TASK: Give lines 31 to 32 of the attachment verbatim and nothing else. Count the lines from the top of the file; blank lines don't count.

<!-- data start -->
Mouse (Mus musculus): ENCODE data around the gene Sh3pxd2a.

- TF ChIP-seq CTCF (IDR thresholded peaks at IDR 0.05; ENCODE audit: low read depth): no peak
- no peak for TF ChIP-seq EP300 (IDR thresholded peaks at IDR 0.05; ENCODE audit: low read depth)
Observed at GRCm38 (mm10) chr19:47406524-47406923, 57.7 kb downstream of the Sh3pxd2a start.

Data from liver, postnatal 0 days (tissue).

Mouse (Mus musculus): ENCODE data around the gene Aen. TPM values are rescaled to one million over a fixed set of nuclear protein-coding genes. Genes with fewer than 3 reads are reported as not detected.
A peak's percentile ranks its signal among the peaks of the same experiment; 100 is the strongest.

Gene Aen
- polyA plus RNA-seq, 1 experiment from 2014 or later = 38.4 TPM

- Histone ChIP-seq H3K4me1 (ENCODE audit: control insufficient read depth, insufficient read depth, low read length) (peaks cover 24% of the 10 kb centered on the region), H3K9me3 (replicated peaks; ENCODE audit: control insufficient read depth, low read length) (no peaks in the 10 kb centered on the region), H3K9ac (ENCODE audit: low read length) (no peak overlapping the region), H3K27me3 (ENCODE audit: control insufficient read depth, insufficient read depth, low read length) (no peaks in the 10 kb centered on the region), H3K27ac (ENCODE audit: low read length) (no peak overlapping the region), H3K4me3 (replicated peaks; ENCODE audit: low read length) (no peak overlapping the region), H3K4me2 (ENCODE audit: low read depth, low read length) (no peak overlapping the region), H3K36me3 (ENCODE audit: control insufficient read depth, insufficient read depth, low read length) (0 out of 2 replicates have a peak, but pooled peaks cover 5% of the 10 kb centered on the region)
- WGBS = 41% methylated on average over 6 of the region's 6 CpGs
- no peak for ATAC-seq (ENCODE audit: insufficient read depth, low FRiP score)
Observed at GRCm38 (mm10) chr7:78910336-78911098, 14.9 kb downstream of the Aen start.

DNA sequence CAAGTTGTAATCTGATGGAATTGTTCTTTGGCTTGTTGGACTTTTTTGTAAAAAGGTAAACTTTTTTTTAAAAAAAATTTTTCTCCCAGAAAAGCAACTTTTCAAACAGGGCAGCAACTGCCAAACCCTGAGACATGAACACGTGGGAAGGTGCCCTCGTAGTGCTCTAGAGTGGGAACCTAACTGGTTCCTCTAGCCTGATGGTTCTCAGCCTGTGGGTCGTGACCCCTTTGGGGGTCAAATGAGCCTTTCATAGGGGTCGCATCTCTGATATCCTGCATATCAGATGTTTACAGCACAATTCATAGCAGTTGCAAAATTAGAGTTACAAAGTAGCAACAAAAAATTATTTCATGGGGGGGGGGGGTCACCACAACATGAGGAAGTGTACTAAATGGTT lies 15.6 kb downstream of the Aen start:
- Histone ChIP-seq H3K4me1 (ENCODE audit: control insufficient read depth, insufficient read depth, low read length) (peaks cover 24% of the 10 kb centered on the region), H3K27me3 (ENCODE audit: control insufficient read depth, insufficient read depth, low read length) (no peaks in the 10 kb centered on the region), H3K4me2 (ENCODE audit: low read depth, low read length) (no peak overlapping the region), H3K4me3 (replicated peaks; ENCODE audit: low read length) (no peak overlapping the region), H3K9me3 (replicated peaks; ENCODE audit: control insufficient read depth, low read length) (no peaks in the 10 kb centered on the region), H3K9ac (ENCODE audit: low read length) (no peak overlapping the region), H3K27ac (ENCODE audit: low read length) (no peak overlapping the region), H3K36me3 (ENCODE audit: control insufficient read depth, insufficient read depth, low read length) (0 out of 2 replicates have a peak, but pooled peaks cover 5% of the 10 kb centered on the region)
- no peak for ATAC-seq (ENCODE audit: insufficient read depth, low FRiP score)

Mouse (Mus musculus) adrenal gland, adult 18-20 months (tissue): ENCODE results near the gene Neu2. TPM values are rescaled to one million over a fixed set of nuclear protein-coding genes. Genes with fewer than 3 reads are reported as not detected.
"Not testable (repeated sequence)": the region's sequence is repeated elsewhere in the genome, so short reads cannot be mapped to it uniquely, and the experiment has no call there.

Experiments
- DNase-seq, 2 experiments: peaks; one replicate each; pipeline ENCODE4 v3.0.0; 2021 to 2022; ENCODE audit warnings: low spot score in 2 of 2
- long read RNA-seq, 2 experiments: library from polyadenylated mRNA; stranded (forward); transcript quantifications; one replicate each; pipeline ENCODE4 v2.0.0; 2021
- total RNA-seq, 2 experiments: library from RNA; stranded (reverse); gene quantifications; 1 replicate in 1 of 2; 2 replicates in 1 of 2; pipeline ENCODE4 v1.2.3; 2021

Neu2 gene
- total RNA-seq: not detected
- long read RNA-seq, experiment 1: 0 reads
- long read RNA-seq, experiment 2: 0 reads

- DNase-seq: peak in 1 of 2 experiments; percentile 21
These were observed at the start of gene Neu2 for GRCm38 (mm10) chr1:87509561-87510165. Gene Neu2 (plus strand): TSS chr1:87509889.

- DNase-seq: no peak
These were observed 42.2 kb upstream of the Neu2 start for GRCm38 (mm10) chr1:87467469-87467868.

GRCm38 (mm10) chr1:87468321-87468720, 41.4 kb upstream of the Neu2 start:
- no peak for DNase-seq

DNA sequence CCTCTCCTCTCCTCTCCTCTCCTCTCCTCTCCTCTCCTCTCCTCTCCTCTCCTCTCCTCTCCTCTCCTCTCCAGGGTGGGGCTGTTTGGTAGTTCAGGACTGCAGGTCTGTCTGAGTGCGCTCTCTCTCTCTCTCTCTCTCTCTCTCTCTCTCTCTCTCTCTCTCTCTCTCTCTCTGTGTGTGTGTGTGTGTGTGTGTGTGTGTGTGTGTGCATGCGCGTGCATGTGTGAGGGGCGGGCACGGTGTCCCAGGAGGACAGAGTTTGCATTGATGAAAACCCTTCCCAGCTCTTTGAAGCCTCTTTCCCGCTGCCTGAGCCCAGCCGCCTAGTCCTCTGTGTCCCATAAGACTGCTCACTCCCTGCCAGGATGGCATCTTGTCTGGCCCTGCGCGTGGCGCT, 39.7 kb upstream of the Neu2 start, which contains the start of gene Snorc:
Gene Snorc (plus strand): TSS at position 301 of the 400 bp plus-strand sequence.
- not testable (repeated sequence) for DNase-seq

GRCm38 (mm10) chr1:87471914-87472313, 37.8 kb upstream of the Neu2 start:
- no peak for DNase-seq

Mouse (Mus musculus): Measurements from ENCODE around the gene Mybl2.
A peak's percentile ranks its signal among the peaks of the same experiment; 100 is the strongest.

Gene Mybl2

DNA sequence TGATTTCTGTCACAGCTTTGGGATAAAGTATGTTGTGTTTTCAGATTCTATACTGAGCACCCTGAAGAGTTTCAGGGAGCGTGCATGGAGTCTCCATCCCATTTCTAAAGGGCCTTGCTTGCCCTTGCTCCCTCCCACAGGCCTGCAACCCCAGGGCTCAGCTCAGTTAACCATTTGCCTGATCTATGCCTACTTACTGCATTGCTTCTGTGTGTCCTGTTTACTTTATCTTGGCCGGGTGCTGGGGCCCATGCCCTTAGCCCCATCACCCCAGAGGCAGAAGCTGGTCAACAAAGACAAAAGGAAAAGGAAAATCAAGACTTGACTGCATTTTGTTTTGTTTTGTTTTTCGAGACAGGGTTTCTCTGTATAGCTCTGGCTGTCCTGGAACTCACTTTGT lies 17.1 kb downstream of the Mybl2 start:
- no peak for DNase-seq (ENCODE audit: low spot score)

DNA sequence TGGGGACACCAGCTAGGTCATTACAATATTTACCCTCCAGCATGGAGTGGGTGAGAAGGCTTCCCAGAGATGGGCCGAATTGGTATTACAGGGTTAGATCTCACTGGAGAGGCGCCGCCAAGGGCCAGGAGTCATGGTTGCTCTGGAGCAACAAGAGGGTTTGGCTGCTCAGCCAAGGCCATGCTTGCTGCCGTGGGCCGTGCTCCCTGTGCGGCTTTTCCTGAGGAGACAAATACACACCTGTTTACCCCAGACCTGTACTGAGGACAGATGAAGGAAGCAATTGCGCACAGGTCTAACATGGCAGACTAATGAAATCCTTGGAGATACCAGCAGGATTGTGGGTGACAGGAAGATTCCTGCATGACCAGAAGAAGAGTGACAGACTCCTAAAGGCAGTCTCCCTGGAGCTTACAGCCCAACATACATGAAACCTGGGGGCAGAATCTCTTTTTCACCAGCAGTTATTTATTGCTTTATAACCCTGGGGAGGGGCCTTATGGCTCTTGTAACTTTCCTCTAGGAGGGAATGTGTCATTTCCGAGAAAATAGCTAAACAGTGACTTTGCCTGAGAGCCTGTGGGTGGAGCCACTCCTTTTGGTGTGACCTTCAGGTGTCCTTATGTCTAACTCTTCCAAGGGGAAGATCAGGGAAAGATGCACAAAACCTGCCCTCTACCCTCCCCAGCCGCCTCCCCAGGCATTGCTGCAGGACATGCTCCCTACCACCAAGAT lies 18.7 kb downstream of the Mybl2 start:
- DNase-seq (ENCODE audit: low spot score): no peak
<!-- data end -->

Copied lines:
GRCm38 (mm10) chr1:87468321-87468720, 41.4 kb upstream of the Neu2 start:
- no peak for DNase-seq